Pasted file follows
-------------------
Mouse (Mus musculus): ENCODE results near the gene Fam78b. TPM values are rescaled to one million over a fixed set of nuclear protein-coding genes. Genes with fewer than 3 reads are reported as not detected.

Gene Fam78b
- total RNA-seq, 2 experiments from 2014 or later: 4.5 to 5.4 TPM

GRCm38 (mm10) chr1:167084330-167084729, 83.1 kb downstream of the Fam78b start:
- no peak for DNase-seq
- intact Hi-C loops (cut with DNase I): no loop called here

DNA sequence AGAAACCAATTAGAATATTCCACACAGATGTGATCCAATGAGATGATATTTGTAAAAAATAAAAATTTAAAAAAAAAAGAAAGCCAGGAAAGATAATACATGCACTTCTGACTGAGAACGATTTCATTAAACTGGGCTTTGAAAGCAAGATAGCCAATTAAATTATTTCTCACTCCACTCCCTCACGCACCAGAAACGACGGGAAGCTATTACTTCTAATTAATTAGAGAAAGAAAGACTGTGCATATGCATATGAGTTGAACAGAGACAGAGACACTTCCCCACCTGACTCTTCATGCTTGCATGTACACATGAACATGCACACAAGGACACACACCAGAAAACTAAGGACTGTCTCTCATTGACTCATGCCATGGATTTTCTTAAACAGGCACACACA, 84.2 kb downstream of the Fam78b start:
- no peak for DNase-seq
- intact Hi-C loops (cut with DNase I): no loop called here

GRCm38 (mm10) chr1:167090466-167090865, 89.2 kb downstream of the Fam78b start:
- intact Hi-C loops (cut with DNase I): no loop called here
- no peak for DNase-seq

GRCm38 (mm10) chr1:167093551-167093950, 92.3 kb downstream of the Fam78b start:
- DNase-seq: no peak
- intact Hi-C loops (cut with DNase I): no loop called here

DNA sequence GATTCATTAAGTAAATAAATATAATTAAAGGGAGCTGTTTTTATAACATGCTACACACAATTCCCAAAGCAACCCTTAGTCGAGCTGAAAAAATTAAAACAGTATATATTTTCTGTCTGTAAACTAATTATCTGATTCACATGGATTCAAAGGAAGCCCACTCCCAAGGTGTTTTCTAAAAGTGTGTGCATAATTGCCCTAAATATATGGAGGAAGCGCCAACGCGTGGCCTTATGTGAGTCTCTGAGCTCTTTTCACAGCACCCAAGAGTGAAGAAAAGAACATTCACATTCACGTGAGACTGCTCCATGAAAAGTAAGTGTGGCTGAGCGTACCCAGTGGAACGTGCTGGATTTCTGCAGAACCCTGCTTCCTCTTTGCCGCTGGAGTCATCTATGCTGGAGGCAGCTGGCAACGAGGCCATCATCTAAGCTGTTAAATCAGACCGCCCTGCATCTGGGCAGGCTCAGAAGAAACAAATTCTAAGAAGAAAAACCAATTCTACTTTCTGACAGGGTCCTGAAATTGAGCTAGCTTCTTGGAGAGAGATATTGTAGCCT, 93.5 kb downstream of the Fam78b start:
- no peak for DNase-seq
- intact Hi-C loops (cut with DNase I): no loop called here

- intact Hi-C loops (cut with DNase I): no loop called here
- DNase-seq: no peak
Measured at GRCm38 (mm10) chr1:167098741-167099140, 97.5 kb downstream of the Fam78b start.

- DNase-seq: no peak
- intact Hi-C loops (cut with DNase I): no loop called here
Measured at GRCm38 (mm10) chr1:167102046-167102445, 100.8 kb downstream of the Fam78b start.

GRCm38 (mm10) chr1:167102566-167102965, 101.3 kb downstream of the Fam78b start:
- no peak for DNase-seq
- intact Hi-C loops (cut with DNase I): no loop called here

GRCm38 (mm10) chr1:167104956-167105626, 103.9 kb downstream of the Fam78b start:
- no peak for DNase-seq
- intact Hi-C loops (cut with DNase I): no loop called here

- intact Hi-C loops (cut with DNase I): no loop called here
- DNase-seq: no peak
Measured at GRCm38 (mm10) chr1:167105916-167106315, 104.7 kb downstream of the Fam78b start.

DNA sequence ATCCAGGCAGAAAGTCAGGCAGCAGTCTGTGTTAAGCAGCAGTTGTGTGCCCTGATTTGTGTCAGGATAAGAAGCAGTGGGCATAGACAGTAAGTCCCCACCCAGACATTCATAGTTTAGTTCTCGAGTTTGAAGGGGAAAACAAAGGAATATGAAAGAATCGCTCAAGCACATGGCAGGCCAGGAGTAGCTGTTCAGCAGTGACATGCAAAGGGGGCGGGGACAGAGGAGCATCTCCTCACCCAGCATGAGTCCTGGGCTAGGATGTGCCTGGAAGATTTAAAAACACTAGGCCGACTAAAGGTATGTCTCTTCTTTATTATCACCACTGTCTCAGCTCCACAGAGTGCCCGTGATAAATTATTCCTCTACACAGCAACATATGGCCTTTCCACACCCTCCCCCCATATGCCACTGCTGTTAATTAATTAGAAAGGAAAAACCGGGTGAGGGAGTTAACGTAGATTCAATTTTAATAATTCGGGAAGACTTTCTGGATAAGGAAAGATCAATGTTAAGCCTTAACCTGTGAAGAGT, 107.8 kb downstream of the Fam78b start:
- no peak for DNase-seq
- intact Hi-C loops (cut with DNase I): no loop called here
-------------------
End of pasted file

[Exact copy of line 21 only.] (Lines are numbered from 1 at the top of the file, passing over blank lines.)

Measured at GRCm38 (mm10) chr1:167098741-167099140, 97.5 kb downstream of the Fam78b start.